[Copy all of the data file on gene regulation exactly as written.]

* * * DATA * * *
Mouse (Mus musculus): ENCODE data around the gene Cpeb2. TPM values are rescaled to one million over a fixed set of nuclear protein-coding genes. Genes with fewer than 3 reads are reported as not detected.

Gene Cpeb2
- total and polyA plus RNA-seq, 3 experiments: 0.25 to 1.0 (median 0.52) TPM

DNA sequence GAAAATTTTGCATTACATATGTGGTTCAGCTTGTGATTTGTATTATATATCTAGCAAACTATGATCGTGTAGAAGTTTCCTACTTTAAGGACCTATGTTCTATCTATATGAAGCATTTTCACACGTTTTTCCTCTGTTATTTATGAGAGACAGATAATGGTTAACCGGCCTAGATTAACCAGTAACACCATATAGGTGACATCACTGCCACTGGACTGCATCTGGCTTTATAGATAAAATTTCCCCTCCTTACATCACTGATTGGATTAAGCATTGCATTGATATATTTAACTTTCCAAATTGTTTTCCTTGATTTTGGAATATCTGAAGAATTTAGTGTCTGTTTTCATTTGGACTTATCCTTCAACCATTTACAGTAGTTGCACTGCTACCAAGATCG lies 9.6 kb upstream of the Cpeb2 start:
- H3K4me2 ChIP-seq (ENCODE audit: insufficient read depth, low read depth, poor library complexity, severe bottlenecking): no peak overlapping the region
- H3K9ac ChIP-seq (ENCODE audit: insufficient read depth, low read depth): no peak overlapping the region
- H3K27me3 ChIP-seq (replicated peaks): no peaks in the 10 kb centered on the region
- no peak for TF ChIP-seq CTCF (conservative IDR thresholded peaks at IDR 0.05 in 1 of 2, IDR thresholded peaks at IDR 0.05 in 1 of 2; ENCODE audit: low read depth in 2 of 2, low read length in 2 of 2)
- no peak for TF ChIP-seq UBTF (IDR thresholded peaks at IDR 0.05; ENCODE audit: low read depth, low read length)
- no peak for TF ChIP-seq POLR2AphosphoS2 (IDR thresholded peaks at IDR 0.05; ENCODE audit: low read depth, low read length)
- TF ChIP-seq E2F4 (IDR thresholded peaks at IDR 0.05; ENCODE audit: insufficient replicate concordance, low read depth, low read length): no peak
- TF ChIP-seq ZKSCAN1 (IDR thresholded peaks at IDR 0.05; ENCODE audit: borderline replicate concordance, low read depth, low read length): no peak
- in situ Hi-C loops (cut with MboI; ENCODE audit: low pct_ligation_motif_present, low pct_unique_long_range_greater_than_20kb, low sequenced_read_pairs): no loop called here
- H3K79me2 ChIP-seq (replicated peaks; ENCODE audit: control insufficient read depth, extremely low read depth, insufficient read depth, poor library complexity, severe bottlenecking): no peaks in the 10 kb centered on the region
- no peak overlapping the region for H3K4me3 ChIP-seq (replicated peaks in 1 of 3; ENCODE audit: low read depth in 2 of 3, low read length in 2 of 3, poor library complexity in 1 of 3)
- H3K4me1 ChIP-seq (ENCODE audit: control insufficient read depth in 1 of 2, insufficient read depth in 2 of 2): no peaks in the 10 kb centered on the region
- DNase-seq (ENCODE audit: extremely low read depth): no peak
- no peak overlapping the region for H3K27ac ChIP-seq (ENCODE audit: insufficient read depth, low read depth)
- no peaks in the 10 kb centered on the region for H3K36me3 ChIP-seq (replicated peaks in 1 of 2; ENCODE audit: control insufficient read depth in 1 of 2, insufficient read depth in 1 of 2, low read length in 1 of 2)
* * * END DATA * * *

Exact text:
Mouse (Mus musculus): ENCODE data around the gene Cpeb2. TPM values are rescaled to one million over a fixed set of nuclear protein-coding genes. Genes with fewer than 3 reads are reported as not detected.

Gene Cpeb2
- total and polyA plus RNA-seq, 3 experiments: 0.25 to 1.0 (median 0.52) TPM

DNA sequence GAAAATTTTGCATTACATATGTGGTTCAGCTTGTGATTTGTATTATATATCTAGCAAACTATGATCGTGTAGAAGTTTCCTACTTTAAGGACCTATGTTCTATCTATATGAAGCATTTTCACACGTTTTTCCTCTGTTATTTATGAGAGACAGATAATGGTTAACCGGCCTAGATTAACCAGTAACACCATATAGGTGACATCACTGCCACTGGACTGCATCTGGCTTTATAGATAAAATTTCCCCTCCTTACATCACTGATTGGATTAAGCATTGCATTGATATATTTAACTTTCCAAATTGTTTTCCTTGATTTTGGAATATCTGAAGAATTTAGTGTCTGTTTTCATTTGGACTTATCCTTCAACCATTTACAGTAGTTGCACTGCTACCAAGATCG lies 9.6 kb upstream of the Cpeb2 start:
- H3K4me2 ChIP-seq (ENCODE audit: insufficient read depth, low read depth, poor library complexity, severe bottlenecking): no peak overlapping the region
- H3K9ac ChIP-seq (ENCODE audit: insufficient read depth, low read depth): no peak overlapping the region
- H3K27me3 ChIP-seq (replicated peaks): no peaks in the 10 kb centered on the region
- no peak for TF ChIP-seq CTCF (conservative IDR thresholded peaks at IDR 0.05 in 1 of 2, IDR thresholded peaks at IDR 0.05 in 1 of 2; ENCODE audit: low read depth in 2 of 2, low read length in 2 of 2)
- no peak for TF ChIP-seq UBTF (IDR thresholded peaks at IDR 0.05; ENCODE audit: low read depth, low read length)
- no peak for TF ChIP-seq POLR2AphosphoS2 (IDR thresholded peaks at IDR 0.05; ENCODE audit: low read depth, low read length)
- TF ChIP-seq E2F4 (IDR thresholded peaks at IDR 0.05; ENCODE audit: insufficient replicate concordance, low read depth, low read length): no peak
- TF ChIP-seq ZKSCAN1 (IDR thresholded peaks at IDR 0.05; ENCODE audit: borderline replicate concordance, low read depth, low read length): no peak
- in situ Hi-C loops (cut with MboI; ENCODE audit: low pct_ligation_motif_present, low pct_unique_long_range_greater_than_20kb, low sequenced_read_pairs): no loop called here
- H3K79me2 ChIP-seq (replicated peaks; ENCODE audit: control insufficient read depth, extremely low read depth, insufficient read depth, poor library complexity, severe bottlenecking): no peaks in the 10 kb centered on the region
- no peak overlapping the region for H3K4me3 ChIP-seq (replicated peaks in 1 of 3; ENCODE audit: low read depth in 2 of 3, low read length in 2 of 3, poor library complexity in 1 of 3)
- H3K4me1 ChIP-seq (ENCODE audit: control insufficient read depth in 1 of 2, insufficient read depth in 2 of 2): no peaks in the 10 kb centered on the region
- DNase-seq (ENCODE audit: extremely low read depth): no peak
- no peak overlapping the region for H3K27ac ChIP-seq (ENCODE audit: insufficient read depth, low read depth)
- no peaks in the 10 kb centered on the region for H3K36me3 ChIP-seq (replicated peaks in 1 of 2; ENCODE audit: control insufficient read depth in 1 of 2, insufficient read depth in 1 of 2, low read length in 1 of 2)